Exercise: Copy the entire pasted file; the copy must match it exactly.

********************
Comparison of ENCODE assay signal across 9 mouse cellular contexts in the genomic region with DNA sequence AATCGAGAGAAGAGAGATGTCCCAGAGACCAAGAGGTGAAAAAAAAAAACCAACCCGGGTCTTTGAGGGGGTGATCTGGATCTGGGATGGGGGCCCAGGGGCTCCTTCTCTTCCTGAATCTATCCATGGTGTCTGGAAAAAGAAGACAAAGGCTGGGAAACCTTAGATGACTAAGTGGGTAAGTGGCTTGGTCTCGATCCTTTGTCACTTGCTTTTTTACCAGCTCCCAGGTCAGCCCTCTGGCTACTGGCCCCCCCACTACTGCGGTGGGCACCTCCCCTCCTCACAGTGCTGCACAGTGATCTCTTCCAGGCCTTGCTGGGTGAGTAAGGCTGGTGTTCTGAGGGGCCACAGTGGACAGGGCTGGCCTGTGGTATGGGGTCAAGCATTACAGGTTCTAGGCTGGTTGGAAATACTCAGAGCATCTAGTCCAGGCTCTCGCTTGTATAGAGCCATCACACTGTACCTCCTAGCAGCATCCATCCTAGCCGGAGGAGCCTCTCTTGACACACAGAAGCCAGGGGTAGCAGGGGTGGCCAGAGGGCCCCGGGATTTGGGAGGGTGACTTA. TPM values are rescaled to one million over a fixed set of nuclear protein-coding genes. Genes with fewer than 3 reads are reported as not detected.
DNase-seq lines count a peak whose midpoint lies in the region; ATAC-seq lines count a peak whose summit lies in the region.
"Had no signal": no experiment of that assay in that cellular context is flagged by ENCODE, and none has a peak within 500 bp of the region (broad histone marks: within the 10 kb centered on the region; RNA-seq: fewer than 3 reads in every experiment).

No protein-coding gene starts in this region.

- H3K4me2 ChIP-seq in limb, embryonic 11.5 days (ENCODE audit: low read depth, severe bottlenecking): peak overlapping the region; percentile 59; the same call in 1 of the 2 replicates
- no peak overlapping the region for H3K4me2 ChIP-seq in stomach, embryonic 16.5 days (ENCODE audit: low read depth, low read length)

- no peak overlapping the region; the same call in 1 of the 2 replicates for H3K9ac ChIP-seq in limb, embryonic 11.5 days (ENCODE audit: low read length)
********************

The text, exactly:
Comparison of ENCODE assay signal across 9 mouse cellular contexts in the genomic region with DNA sequence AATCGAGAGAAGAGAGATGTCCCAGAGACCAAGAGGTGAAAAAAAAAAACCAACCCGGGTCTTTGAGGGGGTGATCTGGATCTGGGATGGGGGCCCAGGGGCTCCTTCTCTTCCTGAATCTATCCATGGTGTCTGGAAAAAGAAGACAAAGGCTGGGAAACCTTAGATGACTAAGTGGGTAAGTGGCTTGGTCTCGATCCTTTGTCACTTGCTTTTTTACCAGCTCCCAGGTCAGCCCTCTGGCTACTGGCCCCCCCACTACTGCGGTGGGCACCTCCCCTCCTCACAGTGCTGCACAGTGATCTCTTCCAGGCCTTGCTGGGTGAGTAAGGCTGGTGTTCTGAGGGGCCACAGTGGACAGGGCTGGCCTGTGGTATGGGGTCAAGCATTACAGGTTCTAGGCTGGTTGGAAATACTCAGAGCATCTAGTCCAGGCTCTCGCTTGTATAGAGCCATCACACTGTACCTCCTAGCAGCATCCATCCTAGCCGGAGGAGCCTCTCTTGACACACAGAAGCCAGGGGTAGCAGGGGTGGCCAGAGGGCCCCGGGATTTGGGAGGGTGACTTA. TPM values are rescaled to one million over a fixed set of nuclear protein-coding genes. Genes with fewer than 3 reads are reported as not detected.
DNase-seq lines count a peak whose midpoint lies in the region; ATAC-seq lines count a peak whose summit lies in the region.
"Had no signal": no experiment of that assay in that cellular context is flagged by ENCODE, and none has a peak within 500 bp of the region (broad histone marks: within the 10 kb centered on the region; RNA-seq: fewer than 3 reads in every experiment).

No protein-coding gene starts in this region.

- H3K4me2 ChIP-seq in limb, embryonic 11.5 days (ENCODE audit: low read depth, severe bottlenecking): peak overlapping the region; percentile 59; the same call in 1 of the 2 replicates
- no peak overlapping the region for H3K4me2 ChIP-seq in stomach, embryonic 16.5 days (ENCODE audit: low read depth, low read length)

- no peak overlapping the region; the same call in 1 of the 2 replicates for H3K9ac ChIP-seq in limb, embryonic 11.5 days (ENCODE audit: low read length)